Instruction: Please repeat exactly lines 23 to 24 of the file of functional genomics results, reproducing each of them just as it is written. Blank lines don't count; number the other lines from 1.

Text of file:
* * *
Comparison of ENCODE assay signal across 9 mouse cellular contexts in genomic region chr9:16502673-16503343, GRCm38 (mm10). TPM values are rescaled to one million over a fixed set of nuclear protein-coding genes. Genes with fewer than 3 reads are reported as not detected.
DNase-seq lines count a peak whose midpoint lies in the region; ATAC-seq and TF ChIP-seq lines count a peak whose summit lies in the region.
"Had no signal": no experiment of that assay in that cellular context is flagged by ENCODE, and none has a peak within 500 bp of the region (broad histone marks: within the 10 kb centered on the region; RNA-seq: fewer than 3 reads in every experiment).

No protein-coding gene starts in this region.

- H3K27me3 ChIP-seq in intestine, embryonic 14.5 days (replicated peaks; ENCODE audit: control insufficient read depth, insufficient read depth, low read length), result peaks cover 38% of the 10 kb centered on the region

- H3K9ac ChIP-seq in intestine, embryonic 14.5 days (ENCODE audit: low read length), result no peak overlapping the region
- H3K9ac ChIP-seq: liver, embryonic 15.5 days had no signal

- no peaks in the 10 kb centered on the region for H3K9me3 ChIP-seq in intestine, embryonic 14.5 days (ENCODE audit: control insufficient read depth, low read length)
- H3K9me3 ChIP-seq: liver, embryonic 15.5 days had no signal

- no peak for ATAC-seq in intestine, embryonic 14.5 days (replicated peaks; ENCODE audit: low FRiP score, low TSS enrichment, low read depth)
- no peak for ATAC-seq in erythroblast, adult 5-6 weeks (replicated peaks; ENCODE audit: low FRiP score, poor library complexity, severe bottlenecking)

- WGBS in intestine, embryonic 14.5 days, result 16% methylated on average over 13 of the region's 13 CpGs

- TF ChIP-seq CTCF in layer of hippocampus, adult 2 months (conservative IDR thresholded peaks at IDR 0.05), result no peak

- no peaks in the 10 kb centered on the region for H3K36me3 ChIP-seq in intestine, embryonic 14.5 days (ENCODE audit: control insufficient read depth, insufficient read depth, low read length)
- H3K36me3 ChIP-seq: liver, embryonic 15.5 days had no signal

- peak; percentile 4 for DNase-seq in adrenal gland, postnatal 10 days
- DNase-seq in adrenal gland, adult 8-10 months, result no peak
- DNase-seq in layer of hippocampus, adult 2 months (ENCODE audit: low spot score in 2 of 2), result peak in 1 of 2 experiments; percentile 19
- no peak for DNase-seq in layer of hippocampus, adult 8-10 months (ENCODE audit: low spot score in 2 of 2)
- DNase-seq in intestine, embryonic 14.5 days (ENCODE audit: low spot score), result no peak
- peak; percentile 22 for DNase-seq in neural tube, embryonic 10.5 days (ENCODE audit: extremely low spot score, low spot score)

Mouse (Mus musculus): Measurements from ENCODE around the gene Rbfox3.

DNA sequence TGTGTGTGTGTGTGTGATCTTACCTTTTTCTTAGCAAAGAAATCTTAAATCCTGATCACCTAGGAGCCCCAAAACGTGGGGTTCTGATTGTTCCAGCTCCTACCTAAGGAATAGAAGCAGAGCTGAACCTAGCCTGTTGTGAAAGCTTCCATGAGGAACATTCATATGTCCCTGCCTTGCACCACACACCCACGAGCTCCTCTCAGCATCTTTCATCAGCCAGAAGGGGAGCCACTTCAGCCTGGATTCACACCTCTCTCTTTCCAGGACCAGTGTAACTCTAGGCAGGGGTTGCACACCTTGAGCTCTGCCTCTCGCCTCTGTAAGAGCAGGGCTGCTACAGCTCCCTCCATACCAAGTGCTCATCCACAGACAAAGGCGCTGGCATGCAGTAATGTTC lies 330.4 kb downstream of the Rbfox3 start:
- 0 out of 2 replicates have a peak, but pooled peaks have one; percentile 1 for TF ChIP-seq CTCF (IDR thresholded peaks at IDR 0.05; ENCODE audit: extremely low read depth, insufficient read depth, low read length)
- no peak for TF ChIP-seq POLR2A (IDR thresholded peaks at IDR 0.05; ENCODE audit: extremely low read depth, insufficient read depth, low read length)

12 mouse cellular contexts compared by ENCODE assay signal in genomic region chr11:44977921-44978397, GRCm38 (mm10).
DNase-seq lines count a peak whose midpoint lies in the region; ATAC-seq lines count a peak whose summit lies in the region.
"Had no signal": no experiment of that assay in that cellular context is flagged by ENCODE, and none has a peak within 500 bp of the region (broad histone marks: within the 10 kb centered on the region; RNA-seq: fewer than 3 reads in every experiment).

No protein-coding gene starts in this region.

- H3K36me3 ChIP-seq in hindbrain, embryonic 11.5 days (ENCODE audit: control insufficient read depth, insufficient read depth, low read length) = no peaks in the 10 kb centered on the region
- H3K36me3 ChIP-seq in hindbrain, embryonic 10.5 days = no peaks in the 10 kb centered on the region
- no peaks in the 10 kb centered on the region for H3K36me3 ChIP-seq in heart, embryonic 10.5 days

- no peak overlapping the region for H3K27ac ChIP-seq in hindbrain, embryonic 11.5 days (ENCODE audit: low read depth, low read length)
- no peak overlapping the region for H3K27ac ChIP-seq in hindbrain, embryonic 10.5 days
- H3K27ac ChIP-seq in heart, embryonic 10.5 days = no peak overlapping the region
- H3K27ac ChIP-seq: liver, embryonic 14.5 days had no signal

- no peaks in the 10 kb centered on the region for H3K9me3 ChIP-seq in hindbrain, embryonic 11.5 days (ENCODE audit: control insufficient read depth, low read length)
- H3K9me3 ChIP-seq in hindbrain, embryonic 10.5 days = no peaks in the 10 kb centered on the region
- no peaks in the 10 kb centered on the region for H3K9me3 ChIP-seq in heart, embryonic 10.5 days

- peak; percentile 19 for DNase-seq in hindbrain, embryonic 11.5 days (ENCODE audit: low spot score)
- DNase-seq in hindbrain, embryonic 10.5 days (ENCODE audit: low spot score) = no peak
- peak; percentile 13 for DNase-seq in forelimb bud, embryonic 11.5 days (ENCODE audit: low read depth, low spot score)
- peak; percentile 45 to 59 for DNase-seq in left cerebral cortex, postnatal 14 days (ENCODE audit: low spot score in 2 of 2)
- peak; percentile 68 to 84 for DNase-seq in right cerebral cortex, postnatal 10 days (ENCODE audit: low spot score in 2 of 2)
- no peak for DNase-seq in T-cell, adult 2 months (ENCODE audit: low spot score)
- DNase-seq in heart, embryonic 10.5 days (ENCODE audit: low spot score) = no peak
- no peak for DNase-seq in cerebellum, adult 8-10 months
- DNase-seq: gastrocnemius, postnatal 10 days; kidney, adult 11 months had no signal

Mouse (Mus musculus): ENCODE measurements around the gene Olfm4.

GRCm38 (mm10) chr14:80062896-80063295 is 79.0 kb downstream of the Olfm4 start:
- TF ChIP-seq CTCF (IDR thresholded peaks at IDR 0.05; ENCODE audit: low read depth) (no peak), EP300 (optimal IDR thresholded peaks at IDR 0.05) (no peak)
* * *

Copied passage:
DNA sequence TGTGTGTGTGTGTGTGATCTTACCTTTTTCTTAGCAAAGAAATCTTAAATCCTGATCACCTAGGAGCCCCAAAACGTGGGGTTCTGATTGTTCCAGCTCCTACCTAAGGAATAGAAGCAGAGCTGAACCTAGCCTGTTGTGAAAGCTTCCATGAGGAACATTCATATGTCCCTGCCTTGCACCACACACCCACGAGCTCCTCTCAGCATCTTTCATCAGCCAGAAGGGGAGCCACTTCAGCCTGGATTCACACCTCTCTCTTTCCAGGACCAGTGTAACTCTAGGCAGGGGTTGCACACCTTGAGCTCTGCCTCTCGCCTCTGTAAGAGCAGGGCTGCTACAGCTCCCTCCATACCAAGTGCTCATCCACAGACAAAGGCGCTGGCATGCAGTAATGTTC lies 330.4 kb downstream of the Rbfox3 start:
- 0 out of 2 replicates have a peak, but pooled peaks have one; percentile 1 for TF ChIP-seq CTCF (IDR thresholded peaks at IDR 0.05; ENCODE audit: extremely low read depth, insufficient read depth, low read length)